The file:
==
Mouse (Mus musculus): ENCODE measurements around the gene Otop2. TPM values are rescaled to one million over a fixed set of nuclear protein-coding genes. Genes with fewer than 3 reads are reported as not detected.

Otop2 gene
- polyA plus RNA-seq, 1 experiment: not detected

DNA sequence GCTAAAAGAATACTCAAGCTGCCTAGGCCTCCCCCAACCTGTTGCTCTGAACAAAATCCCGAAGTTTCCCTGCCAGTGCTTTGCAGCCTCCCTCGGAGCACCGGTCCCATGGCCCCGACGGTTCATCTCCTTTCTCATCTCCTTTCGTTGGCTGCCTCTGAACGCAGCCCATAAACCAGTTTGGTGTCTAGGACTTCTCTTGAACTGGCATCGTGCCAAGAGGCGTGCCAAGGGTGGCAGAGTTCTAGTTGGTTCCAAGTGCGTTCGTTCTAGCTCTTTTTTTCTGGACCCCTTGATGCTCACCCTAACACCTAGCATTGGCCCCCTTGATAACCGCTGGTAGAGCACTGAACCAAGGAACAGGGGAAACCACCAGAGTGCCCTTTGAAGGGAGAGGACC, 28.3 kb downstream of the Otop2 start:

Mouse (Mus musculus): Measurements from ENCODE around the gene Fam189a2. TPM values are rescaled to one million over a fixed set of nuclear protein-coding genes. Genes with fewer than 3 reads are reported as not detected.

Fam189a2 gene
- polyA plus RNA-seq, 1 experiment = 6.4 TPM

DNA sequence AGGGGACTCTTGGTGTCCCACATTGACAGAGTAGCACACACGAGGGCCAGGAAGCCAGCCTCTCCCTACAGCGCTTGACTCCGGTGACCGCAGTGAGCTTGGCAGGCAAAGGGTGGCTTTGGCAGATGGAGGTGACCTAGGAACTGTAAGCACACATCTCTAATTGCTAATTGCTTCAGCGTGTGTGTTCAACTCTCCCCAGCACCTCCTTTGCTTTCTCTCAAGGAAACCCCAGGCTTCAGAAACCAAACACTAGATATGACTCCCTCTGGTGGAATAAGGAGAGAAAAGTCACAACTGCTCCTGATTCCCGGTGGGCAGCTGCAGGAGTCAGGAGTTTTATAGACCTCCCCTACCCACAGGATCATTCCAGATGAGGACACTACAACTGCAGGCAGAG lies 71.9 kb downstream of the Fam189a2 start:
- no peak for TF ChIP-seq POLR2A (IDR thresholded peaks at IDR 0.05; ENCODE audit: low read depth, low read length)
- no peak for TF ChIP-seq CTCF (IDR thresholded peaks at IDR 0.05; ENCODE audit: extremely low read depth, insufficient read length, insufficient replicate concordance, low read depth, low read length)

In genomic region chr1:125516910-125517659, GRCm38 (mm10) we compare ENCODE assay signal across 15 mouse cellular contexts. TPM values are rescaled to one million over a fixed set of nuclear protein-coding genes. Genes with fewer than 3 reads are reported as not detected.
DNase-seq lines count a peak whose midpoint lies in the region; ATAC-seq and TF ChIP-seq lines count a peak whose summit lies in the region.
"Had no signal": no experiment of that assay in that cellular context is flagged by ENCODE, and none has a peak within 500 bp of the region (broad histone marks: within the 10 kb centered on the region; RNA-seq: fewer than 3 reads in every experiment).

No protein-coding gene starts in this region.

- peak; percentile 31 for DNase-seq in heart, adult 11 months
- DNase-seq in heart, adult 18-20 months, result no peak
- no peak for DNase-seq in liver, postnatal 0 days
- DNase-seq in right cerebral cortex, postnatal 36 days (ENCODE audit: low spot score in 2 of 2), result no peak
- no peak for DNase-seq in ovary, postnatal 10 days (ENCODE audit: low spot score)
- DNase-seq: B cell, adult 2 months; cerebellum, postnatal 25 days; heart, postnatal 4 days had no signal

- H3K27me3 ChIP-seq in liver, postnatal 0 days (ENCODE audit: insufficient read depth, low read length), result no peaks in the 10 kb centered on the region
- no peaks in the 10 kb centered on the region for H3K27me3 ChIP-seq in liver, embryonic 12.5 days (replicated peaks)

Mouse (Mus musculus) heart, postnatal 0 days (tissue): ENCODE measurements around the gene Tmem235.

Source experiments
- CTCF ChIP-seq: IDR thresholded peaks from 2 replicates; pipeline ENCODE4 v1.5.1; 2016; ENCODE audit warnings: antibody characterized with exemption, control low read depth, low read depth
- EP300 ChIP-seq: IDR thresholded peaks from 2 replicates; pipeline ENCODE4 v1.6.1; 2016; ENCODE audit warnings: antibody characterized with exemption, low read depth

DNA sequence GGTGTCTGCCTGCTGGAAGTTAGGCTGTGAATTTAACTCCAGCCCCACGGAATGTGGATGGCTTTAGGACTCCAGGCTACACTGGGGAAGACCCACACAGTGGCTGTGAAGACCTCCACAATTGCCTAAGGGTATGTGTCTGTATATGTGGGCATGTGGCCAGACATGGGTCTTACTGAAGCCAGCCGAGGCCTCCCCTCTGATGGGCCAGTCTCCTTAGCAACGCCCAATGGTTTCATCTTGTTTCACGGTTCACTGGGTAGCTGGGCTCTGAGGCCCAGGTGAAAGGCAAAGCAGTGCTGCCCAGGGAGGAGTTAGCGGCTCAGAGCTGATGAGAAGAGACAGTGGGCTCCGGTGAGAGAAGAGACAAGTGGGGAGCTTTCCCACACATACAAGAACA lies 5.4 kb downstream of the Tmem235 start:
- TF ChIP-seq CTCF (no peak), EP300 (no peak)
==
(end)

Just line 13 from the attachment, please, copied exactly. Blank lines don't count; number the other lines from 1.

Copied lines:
"Had no signal": no experiment of that assay in that cellular context is flagged by ENCODE, and none has a peak within 500 bp of the region (broad histone marks: within the 10 kb centered on the region; RNA-seq: fewer than 3 reads in every experiment).